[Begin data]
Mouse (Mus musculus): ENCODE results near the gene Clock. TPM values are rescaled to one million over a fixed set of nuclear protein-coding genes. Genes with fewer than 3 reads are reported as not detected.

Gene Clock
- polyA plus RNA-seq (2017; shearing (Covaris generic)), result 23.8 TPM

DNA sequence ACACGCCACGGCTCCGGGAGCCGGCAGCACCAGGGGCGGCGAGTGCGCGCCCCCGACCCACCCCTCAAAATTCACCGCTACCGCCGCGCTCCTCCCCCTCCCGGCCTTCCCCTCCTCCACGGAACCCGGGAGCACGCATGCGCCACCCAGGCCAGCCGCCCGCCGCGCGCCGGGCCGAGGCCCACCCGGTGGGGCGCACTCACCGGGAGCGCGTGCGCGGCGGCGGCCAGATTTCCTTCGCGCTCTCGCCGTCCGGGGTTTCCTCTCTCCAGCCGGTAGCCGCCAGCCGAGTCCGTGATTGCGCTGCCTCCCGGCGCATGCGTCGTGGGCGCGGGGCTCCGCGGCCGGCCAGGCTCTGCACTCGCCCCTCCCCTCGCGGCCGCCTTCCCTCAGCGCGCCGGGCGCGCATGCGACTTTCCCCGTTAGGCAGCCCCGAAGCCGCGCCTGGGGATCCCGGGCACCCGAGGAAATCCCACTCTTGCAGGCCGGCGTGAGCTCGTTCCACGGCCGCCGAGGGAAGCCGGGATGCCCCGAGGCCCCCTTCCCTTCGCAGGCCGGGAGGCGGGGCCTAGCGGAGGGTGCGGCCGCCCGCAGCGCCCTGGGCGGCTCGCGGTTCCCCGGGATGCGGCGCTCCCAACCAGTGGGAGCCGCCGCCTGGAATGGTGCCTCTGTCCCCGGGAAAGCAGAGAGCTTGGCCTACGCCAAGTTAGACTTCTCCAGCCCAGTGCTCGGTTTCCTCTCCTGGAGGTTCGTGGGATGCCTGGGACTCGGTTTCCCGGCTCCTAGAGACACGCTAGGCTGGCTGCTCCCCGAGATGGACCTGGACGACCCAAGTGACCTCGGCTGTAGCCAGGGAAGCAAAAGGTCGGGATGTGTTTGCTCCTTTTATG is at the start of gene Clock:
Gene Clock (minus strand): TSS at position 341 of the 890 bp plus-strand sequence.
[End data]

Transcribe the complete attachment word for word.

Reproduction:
Mouse (Mus musculus): ENCODE results near the gene Clock. TPM values are rescaled to one million over a fixed set of nuclear protein-coding genes. Genes with fewer than 3 reads are reported as not detected.

Gene Clock
- polyA plus RNA-seq (2017; shearing (Covaris generic)), result 23.8 TPM

DNA sequence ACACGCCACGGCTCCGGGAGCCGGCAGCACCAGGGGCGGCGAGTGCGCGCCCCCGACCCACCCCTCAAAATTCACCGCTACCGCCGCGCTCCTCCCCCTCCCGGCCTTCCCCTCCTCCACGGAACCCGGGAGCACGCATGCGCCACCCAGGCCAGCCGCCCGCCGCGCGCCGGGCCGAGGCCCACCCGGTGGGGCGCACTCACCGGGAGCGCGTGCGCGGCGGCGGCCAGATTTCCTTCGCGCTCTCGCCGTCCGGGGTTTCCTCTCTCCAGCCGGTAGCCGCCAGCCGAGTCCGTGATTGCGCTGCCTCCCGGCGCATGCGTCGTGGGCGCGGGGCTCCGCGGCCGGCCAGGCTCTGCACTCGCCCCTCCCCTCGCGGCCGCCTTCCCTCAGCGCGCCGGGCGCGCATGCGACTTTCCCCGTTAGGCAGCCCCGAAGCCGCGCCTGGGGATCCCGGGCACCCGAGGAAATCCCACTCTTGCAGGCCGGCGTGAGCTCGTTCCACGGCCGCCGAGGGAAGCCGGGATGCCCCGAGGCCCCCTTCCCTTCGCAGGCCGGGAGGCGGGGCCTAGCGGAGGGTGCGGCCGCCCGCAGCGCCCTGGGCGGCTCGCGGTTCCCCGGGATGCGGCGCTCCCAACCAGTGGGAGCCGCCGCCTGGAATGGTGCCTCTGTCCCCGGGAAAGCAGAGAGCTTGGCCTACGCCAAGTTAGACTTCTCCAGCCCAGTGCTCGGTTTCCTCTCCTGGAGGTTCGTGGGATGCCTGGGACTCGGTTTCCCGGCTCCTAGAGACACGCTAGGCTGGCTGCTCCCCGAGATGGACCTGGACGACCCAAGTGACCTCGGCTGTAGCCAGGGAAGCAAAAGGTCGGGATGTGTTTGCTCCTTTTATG is at the start of gene Clock:
Gene Clock (minus strand): TSS at position 341 of the 890 bp plus-strand sequence.